Report Finds Prison Video Visitation Policies Can Benefit Children
(11/14/2012)

The jail in Washington, D.C., recently began to allow family members to visit inmates by video conference. The problem is, in-person meetings are no longer permitted. The only way families can see each other now is by sitting in front of a computer screen several blocks apart.

Correctional facilities in more than 20 states currently have or plan to have video technology in place, according to a report released by the research and advocacy organization The Sentencing Project. Video technology’s popularity in facilities is driven by a desire to cut staff costs, to reduce security risks created by in-person visits and, in some cases, to raise revenue.

But as video conferencing becomes more widely available as a way for people who are incarcerated to see their families, the restrictive rules and high fees put in place by prison authorities and private organizations threaten to inhibit the technology’s benefits for family members, especially for the 2.6 million children who have a parent behind bars, according to the report “Video Visits for Children Whose Parents Are Incarcerated: In Whose Best Interest?”

Having a parent in prison can take a real toll on a child’s well-being and create symptoms of post-traumatic stress, the report argues. It can hurt their grades, make them withdraw from friends, become disruptive in class and feel less economically secure.

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Face-to-face visits that allow parents and children to physically interact strengthen emotional connections, help children feel more secure and reduce recidivism in inmates, the report says. But about half of parents in prison or jail have never received a visit from a child.

That’s because taking children to prison or jail for a visit can be stressful as well. It can require extensive travel, expense and time, especially as the majority of parents in prisons are located more than 100 miles from their families, the report explains. It can also be nerve-wracking trying to anticipate security measures at facilities and making sure that children don’t unintentionally break the rules.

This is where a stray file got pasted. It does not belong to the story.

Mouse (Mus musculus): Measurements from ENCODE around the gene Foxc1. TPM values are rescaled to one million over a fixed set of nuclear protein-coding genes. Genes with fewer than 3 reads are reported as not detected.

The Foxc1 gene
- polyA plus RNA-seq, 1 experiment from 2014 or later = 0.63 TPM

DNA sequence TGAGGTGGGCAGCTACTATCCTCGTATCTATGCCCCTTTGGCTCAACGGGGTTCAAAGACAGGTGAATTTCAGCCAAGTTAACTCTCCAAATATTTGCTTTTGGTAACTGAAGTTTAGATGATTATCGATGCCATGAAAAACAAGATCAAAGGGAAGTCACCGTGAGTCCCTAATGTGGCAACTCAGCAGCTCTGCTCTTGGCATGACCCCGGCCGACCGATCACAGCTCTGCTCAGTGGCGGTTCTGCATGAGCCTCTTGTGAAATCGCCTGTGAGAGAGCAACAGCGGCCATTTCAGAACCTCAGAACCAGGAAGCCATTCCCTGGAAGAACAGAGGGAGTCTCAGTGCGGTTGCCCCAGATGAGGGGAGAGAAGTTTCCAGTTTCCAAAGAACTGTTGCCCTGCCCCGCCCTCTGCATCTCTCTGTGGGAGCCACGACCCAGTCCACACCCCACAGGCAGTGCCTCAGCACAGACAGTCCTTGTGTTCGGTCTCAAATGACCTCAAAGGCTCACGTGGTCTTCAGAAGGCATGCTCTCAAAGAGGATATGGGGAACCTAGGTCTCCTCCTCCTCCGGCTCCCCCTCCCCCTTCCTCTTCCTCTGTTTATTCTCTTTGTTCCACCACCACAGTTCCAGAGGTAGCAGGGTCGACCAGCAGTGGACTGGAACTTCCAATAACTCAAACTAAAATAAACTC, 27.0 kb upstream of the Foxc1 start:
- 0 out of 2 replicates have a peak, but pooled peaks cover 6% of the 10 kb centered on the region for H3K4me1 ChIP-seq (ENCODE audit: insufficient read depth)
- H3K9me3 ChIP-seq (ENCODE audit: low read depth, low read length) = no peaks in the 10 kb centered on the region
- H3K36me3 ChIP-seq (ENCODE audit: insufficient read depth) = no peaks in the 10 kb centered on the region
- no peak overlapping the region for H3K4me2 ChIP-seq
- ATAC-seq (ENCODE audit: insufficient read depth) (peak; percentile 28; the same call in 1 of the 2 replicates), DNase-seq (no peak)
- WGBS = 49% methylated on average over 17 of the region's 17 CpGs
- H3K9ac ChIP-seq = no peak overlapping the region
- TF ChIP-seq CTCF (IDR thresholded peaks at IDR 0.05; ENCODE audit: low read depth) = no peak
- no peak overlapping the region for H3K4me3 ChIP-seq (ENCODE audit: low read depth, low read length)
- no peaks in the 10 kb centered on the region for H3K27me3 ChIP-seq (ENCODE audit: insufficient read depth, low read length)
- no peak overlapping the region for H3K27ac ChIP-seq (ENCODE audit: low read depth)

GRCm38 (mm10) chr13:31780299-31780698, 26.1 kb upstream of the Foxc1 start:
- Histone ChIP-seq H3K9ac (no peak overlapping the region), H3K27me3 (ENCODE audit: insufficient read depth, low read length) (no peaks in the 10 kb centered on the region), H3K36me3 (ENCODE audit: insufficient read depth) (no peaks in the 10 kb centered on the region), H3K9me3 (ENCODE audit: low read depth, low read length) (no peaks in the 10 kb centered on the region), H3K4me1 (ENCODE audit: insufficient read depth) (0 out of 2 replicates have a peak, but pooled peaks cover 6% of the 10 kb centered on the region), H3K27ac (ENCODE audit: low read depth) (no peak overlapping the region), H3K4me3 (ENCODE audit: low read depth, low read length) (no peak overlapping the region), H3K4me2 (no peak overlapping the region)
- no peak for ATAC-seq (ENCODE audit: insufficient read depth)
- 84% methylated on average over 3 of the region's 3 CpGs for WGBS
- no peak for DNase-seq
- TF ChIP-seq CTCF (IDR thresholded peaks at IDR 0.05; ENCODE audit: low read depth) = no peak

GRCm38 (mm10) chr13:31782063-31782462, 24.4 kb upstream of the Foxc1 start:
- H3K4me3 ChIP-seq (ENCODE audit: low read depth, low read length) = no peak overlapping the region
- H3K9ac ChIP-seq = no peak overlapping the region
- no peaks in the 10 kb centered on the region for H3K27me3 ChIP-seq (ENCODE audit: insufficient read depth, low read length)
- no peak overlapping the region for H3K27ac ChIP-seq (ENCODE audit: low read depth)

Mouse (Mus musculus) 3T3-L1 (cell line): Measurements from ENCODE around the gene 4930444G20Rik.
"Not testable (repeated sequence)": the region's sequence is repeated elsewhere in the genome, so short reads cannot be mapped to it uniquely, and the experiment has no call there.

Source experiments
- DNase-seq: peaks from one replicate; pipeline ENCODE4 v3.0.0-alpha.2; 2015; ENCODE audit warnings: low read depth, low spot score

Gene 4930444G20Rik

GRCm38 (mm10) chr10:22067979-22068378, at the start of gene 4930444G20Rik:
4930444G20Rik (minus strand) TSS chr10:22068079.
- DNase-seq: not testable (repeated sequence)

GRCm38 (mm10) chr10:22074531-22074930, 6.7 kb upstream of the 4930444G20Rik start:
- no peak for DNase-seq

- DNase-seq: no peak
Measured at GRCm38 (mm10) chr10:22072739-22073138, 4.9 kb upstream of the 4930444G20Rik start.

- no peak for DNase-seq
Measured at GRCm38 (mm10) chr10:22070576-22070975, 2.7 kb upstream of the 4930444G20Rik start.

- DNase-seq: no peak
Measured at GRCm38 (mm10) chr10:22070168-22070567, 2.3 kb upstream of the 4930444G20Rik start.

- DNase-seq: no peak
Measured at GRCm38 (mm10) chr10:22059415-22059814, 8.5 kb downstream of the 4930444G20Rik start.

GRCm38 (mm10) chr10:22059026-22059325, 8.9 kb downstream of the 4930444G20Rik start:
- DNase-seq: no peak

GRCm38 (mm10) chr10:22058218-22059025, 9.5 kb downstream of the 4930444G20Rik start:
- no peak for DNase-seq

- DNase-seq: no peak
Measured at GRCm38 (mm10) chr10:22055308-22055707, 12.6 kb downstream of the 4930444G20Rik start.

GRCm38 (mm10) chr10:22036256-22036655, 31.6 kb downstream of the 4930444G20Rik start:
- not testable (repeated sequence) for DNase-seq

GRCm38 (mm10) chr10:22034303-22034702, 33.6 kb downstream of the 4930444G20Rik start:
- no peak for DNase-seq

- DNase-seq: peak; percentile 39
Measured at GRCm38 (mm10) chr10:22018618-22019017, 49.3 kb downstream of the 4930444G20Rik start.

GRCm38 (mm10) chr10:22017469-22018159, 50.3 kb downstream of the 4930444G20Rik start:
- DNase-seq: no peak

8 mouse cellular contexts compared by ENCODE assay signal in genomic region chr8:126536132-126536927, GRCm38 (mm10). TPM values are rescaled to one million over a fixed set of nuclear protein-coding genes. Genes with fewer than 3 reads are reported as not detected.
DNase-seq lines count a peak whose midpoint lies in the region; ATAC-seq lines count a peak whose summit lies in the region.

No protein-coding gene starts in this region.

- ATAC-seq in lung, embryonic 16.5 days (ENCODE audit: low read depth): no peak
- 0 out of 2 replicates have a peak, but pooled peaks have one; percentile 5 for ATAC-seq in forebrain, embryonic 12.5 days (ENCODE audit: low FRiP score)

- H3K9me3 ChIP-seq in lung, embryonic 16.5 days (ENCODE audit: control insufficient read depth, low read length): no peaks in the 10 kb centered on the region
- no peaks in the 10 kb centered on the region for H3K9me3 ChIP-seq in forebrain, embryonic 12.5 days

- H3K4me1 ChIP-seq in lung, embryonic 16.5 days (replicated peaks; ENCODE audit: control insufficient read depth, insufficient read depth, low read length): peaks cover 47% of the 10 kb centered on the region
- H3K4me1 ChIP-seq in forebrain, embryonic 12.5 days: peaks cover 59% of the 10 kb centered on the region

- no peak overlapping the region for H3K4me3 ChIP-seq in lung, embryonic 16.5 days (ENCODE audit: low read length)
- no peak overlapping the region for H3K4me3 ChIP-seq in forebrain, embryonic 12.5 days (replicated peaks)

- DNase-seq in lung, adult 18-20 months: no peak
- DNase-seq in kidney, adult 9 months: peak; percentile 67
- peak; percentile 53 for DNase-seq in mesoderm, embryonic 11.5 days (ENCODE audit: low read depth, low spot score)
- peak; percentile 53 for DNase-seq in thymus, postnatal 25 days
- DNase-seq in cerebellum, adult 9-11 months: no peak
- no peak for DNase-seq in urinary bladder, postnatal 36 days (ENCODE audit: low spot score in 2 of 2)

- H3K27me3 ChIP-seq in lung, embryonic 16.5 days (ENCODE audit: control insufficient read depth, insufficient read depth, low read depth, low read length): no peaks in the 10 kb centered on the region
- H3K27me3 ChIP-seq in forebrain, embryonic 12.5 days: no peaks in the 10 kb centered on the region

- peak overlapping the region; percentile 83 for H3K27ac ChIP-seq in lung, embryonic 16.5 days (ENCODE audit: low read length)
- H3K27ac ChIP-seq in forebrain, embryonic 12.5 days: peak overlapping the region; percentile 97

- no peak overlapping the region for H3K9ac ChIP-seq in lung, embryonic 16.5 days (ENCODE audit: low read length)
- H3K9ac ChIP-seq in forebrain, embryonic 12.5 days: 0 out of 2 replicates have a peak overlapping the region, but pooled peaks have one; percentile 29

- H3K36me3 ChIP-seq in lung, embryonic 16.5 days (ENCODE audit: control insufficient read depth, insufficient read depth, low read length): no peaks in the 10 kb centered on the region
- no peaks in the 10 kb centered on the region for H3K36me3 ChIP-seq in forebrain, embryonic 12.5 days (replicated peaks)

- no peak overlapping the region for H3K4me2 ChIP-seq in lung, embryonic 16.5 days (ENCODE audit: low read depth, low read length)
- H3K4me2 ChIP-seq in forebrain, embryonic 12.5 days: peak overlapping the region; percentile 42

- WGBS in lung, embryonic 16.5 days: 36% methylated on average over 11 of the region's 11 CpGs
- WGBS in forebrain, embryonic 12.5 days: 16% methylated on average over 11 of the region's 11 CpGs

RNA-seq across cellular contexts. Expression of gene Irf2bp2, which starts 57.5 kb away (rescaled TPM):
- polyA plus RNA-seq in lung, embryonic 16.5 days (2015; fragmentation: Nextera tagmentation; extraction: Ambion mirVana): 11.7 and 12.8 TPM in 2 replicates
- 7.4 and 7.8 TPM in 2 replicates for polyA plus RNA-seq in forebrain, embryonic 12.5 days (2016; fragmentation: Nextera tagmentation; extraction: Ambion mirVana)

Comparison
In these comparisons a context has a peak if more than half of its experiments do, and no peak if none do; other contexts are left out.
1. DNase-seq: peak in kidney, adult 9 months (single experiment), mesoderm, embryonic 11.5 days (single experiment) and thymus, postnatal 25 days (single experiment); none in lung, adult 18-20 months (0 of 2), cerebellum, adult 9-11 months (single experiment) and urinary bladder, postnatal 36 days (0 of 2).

In such instances, visiting by web or video conference can allow children to see their parents with a lot more frequency. But some facilities may still require families to travel to a special location equipped with the video technology, rather than being able to call from any computer at home. And high fees can make such virtual visits prohibitive as well.

Some for-profit companies that arrange for video conferencing at prisons can charge as much as $15 for a 30-minute video call, while some non-profits charge a smaller fee to cover their expenses, the report says. Some prison facilities offer a certain amount of video-conferencing time for free, with charges built in for longer visits.

Video conferencing can offer great benefits to children and their incarcerated parents, the report says, if it is used to complement and not substitute for in-person visits, if it doesn’t cost a lot and if it allows children to visit easily and frequently from home or a nearby location.

“If video visits are an addition [to in-person visits] they will be a help to all and a Godsend to many,” the report quotes an editorial by a person currently under incarceration.

“But, if video visits are a replacement for the current visitation, their implementation would be a painful, unwelcomed change that would be impersonal and dehumanizing.”

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